As a part of my good-natured coping mechanism, I thought I would make my calf-time a bit more interesting. I sought to converse with the calves. Now, one cannot really talk with a calf, but one may talk to one.
Therefore, I decided that each one should have a nickname. If one had a unique pattern on his/her face that might trigger a name like “Checker” or “Wolfy.” Some calves got their names from their location in the shed, such as “Corny” who lived in the corner. And then there are others who got named by some characteristic in their personalities.
One such calf repeatedly jumped out of his stall in his eagerness to be fed. A time or two I was successful at putting some calves back in. The calf had to be lifted or helped to jump back into his stall. But this calf was different. He was not to be distracted from his goal, the milk. I could not get him to jump back. I could not serve milk to the other calves while he was hanging around the milk pail. He would drink it all.
I needed help. To save the milk from this calf’s advances, I put the milk pails outdoors while I found my husband and got his assistance. He easily got the calf in the stall. I fed him and that was that.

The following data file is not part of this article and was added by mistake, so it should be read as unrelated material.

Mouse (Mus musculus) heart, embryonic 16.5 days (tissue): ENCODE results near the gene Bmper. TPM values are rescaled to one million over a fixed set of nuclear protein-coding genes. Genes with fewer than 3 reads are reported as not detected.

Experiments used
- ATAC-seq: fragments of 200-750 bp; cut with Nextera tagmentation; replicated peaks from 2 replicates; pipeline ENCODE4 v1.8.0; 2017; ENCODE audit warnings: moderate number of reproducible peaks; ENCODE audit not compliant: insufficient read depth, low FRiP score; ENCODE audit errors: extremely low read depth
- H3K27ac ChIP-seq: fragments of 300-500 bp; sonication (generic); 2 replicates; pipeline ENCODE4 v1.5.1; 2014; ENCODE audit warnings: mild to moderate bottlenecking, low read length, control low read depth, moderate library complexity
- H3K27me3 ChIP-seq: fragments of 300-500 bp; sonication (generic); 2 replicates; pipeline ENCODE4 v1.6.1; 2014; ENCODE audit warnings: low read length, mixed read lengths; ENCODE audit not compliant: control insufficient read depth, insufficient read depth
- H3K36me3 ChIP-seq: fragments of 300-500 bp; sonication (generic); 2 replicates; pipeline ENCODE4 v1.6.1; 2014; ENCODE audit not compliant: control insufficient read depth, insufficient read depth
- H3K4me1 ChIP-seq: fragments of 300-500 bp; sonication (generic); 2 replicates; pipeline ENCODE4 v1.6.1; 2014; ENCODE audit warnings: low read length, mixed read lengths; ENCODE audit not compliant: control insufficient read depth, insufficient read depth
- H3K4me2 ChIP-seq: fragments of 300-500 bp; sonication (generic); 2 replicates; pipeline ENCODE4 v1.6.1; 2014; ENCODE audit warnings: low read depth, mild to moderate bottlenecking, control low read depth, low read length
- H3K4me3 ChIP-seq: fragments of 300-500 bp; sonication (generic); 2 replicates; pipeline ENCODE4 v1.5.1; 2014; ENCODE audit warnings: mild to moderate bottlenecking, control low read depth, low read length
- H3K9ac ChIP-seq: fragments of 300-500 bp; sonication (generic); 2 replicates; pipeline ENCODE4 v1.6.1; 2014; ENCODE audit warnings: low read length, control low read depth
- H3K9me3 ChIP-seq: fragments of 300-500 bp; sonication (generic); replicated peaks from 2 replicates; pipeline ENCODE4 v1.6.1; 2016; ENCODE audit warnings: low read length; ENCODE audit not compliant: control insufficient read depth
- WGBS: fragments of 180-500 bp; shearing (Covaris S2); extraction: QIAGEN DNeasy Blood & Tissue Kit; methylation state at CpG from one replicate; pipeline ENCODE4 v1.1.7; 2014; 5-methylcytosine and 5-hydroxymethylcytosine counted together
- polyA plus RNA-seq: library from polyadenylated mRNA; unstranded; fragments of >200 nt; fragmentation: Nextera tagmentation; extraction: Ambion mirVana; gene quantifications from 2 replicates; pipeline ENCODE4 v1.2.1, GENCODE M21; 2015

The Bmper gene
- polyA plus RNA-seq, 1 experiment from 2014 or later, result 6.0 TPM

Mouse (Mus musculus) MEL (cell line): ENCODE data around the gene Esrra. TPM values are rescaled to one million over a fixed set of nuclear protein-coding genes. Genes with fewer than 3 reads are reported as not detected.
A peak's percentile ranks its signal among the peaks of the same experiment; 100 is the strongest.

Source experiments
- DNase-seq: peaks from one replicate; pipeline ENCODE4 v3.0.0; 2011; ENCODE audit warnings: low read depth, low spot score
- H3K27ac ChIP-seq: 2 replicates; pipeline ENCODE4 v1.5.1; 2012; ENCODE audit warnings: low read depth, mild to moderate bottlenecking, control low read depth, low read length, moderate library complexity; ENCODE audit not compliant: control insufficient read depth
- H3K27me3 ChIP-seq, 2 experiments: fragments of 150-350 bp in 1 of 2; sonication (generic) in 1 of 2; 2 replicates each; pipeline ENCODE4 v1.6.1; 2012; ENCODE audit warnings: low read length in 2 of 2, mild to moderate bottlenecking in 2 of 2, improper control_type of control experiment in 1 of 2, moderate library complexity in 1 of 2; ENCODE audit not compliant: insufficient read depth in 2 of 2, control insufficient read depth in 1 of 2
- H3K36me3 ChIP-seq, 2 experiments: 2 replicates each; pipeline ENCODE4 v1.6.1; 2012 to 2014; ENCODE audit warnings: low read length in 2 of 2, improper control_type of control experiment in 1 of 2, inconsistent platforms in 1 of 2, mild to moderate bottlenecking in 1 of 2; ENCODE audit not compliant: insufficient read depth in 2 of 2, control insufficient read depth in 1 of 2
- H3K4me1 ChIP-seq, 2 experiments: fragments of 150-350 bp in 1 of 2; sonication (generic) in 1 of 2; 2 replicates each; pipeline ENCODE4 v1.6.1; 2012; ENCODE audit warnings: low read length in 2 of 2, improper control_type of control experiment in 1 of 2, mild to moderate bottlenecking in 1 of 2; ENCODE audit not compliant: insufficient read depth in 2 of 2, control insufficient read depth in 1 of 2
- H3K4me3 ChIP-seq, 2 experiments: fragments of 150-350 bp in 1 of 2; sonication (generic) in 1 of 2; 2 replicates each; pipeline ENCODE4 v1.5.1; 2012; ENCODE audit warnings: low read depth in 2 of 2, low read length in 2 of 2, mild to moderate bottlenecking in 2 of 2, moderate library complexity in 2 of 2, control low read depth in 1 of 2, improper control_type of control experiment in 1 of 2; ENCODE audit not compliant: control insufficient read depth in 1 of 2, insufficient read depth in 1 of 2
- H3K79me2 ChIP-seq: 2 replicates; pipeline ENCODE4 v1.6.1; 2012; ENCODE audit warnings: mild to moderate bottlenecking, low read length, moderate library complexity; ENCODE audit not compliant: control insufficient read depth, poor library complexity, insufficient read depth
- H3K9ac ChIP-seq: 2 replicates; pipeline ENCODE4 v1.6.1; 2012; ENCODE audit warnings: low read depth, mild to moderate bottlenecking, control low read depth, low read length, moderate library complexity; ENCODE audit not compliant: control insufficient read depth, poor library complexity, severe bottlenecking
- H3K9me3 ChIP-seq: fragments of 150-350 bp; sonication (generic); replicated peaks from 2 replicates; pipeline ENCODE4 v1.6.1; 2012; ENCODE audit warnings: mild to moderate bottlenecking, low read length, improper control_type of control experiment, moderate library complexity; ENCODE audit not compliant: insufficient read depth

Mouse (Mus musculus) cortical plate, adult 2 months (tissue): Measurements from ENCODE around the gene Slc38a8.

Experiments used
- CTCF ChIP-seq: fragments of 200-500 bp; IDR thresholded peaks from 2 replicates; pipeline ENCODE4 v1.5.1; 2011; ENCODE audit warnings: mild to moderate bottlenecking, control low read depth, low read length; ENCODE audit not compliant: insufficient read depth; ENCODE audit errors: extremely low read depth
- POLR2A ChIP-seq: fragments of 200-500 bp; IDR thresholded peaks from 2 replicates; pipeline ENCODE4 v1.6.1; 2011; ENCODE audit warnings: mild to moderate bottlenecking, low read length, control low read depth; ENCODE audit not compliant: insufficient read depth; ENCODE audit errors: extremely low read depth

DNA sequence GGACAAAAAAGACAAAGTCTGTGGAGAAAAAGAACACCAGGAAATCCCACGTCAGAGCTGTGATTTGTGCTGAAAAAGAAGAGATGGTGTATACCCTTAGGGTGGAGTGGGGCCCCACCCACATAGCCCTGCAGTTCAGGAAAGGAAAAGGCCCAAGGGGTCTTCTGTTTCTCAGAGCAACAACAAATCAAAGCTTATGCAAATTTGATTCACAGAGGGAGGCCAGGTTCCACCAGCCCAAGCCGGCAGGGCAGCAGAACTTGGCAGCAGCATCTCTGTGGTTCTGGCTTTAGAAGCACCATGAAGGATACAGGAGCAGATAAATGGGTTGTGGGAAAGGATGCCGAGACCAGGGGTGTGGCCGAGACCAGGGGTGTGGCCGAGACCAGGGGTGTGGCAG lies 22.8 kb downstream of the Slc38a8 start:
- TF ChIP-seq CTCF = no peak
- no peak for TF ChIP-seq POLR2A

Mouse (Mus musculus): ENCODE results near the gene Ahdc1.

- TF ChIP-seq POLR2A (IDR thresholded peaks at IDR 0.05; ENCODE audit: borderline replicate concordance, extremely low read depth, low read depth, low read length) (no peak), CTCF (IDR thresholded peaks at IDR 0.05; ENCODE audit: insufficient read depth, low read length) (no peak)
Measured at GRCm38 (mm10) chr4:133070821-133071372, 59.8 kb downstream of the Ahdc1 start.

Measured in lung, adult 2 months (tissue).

The next time I did the chores, I began the feeding process and out jumped that same calf. I, again, summoned my husband for help. This scenario could not go on.
The next time I went in for calf chores, I noticed a change in scenery. My husband had placed a spare stall door over the top of the calf’s stall. It was tied in place by baler twine. Problem solved, we thought.
I turned to do the work and sure enough the calf popped out of his stall. The lid turned out to be on top of the wrong calf!
I decided then and there that the culprit needed a name. That day, my husband built a ceiling over his stall. It was high enough that it would not hurt his head and it gave him room to grow. His name became Jack-in-the-Box.